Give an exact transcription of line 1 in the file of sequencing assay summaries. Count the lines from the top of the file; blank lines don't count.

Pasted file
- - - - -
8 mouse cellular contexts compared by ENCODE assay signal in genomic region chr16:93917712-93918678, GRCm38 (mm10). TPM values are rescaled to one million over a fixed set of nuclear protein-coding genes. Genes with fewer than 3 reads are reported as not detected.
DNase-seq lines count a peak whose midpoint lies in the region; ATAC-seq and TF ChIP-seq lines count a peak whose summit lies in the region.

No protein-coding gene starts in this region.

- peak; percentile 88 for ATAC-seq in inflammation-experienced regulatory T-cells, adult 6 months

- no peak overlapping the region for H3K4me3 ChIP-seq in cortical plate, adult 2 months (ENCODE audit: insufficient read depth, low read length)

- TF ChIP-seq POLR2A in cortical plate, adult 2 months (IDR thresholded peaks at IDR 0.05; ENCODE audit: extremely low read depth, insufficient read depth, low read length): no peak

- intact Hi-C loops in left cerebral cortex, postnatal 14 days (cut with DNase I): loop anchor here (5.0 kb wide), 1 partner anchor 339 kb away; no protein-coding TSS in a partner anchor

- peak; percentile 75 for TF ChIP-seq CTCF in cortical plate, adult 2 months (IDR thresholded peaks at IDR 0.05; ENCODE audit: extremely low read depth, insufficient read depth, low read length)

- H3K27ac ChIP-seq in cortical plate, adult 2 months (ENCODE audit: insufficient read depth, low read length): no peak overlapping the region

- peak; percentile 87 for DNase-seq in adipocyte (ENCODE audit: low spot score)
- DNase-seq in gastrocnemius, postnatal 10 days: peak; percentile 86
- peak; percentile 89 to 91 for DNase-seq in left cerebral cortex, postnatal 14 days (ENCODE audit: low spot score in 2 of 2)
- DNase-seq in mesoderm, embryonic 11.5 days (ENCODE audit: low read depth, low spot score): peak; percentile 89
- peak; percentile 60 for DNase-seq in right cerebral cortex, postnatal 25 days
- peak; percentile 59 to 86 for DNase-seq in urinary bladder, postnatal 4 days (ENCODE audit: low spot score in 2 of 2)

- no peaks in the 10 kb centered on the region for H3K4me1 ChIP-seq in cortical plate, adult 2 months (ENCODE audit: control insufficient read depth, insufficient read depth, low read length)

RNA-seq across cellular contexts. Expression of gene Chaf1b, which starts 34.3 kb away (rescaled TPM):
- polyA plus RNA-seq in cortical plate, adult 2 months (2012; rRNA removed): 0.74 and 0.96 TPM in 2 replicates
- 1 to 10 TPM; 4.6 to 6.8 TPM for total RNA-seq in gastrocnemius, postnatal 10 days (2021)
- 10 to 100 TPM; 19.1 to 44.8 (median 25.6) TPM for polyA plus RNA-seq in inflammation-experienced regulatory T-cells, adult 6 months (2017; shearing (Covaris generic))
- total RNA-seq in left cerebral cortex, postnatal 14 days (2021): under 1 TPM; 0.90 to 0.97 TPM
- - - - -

8 mouse cellular contexts compared by ENCODE assay signal in genomic region chr16:93917712-93918678, GRCm38 (mm10). TPM values are rescaled to one million over a fixed set of nuclear protein-coding genes. Genes with fewer than 3 reads are reported as not detected.